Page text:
Pastor’s Friday Comments (04.12.19)

Occasionally I have the privilege of leading the worship service on Sunday afternoon at Ivy Hall Assisted Living, down the street from the church. I always enjoy being with the small group of retired people that faithfully attend.

We meet in the large lobby in the front of the facility. That means that quite often people, either residents or visitors, pass through on their way to somewhere else. And, if I’m preaching when that happens, even though I am trying to focus on what I am saying, I am always conscious of their presence. It isn’t that their presence is a distraction. It just bothers me a little bit that they are hearing just a snippet of the message. Truth be told, I’d almost prefer that they not hear any of it than just a little sound bite.

They probably haven’t heard the text so they don’t know the foundation on which I’m building the message. They might be hearing an illustration but they don’t know the truth to which it is being applied. They can’t follow the logical progression (if there is one) to the entirety of the sermon. They don’t know what I’m trying to do! It can be very frustrating.

But then, that is more closely akin to how most people experience the gospel than sitting patiently through a fully prepared message. If your life is the only or most prevalent way that others witness Christianity, it isn’t likely that you often have a chance to make a full-blown presentation of what it means to you to be a follower of Jesus Christ. They just get to see snippets of your faith in action.

They don’t know the biblical foundation that undergirds your actions in a particular situation. They can’t be expected to see how an interaction with you is based on your core beliefs or your past experience of the Holy Spirit at work in you. They aren’t privy to every detail of your life that demonstrates a consistent application of the gospel to what you do. They just get to see a moment, a snapshot, of who you are as a Christian.

So it is worth considering, in any interaction with another individual, what are they coming to understand about you and the Lord you serve from that single picture? Are they seeing something that is completely out of character and that doesn’t represent who you truly are? That can work in either direction, of course. They may be seeing you either better or worse than how you usually are. Is it a fair representation of your Christian life, and, if so, is it one that you want them to see?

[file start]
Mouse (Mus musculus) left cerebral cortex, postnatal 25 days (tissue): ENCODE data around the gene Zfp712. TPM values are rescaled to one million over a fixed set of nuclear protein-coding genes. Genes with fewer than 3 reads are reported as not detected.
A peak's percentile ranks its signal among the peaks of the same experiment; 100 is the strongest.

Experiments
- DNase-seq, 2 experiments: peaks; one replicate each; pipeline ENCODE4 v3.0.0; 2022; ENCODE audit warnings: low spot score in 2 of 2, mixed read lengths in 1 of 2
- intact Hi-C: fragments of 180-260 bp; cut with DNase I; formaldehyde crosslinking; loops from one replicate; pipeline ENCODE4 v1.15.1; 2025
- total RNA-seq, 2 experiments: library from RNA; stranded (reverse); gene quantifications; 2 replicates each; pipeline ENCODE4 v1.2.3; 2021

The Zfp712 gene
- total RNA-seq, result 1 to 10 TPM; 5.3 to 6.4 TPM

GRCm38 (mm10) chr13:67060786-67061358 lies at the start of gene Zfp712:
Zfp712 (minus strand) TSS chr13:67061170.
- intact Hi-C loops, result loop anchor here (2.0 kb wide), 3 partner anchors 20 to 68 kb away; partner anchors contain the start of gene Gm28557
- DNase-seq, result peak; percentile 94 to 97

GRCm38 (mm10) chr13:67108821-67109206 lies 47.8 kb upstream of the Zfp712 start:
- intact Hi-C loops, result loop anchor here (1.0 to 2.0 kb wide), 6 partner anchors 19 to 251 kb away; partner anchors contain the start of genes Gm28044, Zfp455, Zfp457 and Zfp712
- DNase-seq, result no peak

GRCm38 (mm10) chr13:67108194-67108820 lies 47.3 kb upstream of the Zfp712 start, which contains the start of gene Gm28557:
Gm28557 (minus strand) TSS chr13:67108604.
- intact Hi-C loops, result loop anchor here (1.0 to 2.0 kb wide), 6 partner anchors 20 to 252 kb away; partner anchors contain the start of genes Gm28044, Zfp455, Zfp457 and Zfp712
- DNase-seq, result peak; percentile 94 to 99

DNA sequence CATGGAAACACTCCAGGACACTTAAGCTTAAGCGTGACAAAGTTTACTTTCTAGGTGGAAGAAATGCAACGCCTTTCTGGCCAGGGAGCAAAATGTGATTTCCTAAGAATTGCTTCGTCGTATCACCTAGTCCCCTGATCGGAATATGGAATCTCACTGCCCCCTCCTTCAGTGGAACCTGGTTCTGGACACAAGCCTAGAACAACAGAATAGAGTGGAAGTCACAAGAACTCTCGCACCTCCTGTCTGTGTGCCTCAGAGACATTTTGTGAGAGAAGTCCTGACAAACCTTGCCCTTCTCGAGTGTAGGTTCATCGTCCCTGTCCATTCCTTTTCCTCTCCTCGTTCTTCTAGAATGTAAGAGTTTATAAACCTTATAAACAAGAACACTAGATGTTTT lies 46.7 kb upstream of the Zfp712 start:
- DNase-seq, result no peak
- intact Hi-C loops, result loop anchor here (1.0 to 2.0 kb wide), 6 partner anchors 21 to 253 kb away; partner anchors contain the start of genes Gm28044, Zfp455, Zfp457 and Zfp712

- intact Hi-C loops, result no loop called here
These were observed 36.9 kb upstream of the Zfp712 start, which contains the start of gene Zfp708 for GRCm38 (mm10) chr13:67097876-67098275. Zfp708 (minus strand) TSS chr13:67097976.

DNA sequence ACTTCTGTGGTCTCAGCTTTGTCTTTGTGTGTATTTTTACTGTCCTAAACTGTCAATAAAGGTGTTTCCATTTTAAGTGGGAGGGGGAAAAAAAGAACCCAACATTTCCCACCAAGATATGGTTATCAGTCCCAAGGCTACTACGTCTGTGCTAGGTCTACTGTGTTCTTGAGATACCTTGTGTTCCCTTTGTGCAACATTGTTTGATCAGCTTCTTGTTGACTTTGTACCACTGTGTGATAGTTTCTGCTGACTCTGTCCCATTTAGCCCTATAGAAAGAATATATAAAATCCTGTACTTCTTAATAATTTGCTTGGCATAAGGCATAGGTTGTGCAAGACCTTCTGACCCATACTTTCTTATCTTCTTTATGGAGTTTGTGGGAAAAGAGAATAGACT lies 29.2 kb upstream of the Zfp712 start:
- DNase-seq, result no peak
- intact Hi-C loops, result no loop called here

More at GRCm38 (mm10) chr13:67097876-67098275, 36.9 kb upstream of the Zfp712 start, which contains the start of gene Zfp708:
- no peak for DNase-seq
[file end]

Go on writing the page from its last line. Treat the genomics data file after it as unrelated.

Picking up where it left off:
Asking these questions requires a level of mindfulness beyond what we usually practice. When we are in explicitly “religious” or “spiritual” situations, we may think about our Christian faith. When dealing with a boss or employee or talking to a neighbor or friend, maybe not so much.

I think most of us know, after the fact, when we’ve “blown it,” when we realize that we could have done a better job of demonstrating how Christ has made a difference in our lives, how much more loving and patient we can be than would be our natural inclination. But surely it would be better — for us, for the people with whom we interact, for the kingdom of God — if we thought about those things in advance.

I’m not just advocating a level of focus that some people can achieve more easily than others. What is more helpful is simply a greater awareness of the presence of the Holy Spirit of Christ within our lives as believers. If we know Christ is there, the Spirit has the opportunity to stop us from harmful actions and to encourage us to love and care for others.

We are soon approaching the end of Lent. With the celebration of Palm Sunday this weekend, we witness the setting in motion of the events that will lead to the crucifixion of our Lord. But notice how, throughout that most difficult week in his life, Jesus always acted with courage, compassion, and grace. The only explanation for that is the absolute dependence on God to provide what he needed. And as we go through life, that is the only thing that will sustain us as well.

If someone were to follow you around and, occasionally, randomly, take a picture of what you are doing with your life, what would they see?